Book and lyrics by Don Black and Christopher Hampton
Music by Andrew Lloyd Webber
Based on a screenplay by Billy Wilder
Directed by John Saunders
“It just may be the perfect year.”
Make a perfect movie, let it rise to the status of a classic, then make a musical out of it. It’s a story old as time. Oops—wrong show, wrong film. Looking back further to 1950, there is “All About Eve.” Turn it into “Applause” and what do you have? Mediocre musical and soured experience when you watch the movie. Same year: “Sunset Boulevard.” Now what do you have? Mediocre musical. This latter show is now onstage at the Mac-Haydn Theatre in Chatham, New York, and its a real shame because a lot of fabulous talent is involved and the result is a show that is overly true to its source but not to its original star, Gloria Swanson, who really gave it her all and brought her back to the limelight for a while. The trouble with the show is its music, which only reaches for the stars once or twice. The trouble with the production is it just never reaches for the essence of the original stars.
This is a story about a silent film star attempting a comeback in films and romance. Norma Desmond was the silent screen star others looked up to for her emoting and her glamor. She epitomized what it meant to be a star. Her acting and her life were both outsized, grand, romantic and overwhelming, and that is what is needed in the musical now on display in Chatham. Norma is always the top, the best, the finest, the grandest and the most envied. While actress Elizabeth Ward Land has a remarkable voice and perfect cheekbones and a lithe body that wears Jimm Halliday’s stunning gowns beautifully, she never achieves the mythic grandeur of Norma Desmond. Her gestures are small and her head never cocks to expose a pristine and taut neck, and her arms never grab hold of the air and hold it still. She never shows us the thrill of an ego that cannot be suppressed. She tells us of these things, though not in so many words, but she never shows it. That is a real shame, for, in her two major songs—the best in the score—”With One Look” and “As If We Never Said Goodbye,” she tells us beautifully about her self-esteem and her need to sustain it. She has given us a three-quarter degree performance and that’s a shame, for a brilliant Norma elevates this show a great deal.
One thing about this script that has always fascinated me is the people—there’s really no one to like or root for. The message behind the story is a simple one: Everyone in Hollywood is smarmy, wants something from everybody and is not to be trusted. Joe Gillis is among that crowd. As played by Pat Moran, Joe is just that. He is handsome, a deadbeat author who accepts, all too easily, a setup that will give him a cover and guarantee his pleasures. Moran makes the sleaziness in all this marginally acceptable and his ultimate romancing of Norma leaves you wanting to wash your hands. This actor sings beautifully and moves with the grace of a lion stalking a victim. I liked him very much.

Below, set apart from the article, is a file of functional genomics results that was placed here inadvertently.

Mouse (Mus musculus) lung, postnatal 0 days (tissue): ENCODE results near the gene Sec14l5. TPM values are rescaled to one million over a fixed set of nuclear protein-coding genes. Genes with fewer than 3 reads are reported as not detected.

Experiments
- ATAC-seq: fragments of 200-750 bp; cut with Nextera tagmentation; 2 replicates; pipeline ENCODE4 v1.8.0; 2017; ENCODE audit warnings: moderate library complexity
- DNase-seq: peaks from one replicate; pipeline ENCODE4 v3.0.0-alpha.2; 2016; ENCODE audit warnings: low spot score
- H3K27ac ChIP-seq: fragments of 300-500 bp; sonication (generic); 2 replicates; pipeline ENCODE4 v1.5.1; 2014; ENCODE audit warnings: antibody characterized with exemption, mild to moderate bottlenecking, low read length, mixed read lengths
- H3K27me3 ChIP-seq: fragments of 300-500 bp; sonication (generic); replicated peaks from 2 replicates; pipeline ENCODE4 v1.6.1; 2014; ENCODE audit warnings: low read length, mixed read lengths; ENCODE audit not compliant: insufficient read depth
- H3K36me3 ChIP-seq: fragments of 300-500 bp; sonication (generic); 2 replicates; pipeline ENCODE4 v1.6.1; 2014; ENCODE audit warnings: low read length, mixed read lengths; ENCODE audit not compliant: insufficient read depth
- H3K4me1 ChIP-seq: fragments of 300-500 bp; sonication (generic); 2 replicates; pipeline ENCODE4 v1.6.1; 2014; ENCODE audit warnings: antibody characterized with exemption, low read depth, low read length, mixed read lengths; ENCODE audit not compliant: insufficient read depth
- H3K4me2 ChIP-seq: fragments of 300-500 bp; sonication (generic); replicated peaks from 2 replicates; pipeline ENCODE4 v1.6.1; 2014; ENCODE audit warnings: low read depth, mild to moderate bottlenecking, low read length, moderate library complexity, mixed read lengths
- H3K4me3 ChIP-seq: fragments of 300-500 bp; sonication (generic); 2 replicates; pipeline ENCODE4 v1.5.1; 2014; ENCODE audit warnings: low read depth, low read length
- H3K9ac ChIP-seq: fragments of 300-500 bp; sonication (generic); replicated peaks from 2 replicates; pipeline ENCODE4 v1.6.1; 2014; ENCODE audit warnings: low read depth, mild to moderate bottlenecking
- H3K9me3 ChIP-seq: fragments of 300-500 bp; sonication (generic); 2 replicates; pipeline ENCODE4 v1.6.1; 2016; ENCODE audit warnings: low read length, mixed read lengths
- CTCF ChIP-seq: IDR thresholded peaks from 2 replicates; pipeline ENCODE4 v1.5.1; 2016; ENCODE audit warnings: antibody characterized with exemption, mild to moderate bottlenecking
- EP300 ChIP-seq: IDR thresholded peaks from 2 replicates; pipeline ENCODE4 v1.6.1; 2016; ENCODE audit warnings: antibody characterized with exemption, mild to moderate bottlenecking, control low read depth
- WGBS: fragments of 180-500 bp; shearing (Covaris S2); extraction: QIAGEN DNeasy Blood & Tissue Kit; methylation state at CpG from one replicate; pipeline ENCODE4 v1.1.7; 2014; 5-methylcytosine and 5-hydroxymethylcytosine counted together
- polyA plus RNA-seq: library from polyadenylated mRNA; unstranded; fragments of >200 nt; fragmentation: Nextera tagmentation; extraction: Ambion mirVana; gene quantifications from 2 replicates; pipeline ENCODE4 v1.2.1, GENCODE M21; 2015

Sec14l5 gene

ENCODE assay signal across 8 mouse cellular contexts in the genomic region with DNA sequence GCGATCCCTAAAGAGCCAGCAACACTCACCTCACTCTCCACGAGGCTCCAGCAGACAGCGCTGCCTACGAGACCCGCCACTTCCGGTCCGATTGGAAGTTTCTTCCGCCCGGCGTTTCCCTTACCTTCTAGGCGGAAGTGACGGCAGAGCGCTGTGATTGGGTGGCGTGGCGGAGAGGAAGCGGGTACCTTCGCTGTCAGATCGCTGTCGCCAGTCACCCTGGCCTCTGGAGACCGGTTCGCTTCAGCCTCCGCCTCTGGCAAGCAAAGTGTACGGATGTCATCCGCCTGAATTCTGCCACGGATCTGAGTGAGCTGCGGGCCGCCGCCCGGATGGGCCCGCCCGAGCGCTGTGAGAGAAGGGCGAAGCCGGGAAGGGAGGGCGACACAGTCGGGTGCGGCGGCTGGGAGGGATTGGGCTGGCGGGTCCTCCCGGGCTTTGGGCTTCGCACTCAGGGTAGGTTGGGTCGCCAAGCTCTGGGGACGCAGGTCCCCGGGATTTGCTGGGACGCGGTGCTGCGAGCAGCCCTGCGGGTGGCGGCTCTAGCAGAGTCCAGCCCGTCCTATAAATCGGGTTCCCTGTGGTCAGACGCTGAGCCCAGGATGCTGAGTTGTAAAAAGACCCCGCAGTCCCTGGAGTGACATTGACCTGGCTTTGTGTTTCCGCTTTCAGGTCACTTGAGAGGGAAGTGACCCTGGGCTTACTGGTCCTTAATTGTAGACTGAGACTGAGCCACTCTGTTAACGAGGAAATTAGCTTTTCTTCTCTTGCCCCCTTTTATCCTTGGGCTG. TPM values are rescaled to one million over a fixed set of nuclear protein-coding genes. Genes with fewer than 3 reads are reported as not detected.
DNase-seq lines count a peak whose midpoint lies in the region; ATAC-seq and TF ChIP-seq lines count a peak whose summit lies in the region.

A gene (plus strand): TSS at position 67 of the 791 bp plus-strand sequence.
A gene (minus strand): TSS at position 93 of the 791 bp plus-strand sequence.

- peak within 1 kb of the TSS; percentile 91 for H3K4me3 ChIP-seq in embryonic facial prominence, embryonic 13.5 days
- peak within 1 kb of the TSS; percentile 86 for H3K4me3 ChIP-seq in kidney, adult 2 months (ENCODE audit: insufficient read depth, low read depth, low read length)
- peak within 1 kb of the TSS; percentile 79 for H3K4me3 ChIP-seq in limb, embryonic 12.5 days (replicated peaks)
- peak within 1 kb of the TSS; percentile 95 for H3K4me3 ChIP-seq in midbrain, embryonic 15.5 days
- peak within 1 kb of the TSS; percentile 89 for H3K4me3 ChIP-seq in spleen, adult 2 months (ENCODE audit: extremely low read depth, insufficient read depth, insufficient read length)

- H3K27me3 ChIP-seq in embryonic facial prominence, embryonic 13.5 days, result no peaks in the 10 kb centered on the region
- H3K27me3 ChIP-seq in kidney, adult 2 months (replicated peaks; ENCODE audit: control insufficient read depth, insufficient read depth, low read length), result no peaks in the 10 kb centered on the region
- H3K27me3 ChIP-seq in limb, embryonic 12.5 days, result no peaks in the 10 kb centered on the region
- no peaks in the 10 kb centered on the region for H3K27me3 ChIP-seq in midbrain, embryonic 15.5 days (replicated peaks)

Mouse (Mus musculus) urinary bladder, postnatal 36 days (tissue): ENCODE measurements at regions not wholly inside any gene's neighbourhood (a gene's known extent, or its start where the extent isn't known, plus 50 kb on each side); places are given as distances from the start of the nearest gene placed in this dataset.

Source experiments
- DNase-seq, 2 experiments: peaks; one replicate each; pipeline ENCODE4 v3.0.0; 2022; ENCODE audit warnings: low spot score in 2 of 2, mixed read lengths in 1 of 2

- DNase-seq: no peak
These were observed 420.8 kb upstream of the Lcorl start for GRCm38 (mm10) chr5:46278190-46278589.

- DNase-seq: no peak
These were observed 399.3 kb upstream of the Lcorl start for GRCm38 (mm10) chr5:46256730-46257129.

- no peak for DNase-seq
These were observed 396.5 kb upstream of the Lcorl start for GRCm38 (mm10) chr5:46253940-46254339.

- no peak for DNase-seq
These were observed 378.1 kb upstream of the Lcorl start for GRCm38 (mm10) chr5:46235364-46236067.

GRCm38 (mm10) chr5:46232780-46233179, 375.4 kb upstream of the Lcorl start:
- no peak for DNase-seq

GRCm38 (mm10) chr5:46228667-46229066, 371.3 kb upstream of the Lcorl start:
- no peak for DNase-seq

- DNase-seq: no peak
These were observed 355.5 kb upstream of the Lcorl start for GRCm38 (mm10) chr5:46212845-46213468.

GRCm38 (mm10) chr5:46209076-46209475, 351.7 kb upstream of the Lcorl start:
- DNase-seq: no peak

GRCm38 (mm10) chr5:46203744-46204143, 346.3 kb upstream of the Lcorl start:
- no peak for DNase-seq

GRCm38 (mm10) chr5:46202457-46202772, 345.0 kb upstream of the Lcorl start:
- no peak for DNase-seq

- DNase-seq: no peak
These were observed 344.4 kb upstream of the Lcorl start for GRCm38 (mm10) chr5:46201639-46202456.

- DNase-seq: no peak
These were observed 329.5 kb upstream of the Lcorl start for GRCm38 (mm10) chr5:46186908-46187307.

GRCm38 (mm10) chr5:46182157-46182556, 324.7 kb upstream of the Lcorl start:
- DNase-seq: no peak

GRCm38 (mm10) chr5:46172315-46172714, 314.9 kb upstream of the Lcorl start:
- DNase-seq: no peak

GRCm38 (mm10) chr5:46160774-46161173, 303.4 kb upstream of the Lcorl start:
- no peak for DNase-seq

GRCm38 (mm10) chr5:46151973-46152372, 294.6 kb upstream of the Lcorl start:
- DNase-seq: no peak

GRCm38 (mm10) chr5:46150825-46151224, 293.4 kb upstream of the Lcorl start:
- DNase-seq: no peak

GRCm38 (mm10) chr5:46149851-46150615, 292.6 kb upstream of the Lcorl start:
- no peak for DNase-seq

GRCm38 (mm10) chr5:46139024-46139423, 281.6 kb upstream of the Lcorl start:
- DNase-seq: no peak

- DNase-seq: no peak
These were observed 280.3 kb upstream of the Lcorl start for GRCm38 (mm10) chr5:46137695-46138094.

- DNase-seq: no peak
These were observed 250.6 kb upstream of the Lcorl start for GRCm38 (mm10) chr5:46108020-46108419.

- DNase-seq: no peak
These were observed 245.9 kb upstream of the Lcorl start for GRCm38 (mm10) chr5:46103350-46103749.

As the other man in a triangle relationship, Moran has two such trios to play with. First, there is Norma, him and her butler, Max, who has a very deep investment in Norma. Joe also has Betty Schaefer, an editor-turned-author, and her fiance, an assistant director named Artie who is Joe’s best friend. Betty is played beautifully, almost ethereally, by Rachel Pantazis. Artie is undertaken by the talented Jonah Hale. Max, however, is played in an almost Erich von Stroheim likeness by James Zannelli. As good as he is, it was a shame to waste him in a role that only gave Zannelli two major spots in which to sing, for he has a fine, fine voice and it would have been a pleasure to hear more of that.
The show is filled with evidence of talent. Erin Kiernan’s scenic design is remarkable and the lighting design work by Andrew Gmoser is absolutely perfect for this “film noir” musical. Hair and makeup work by Matthew Oliver is picture-perfect for the period of the show. And risking censure for repeating myself, Jimm Halliday’s costumes are exquisite. John Saunders has delivered an almost ideal picture with the noted above exception. Musically, the ensemble sounded wonderful in their numbers and the pit band, led by David Maglione, could not have provided more musical support. If only the composer could have written better music or even just more then four themes, some of them already familiar from his “Phantom of the Opera” score.
No matter what, this will never be my favorite show. In Chatham, it is already not my favorite of the season, but the performances are worth the price of the ticket and the costumes will make you think you’re in Paris for fashion week but without the usual airport hassles. I most certainly approve of this option.
Sunset Boulevard plays at the Mac-Haydn Theatre, 1925 Route 203, Chatham, New York, through Sunday, June 30. For information and tickets, see the Berkshire Edge calendar, call the box office at (518) 392-9292 or go online to www.machaydntheatre.org.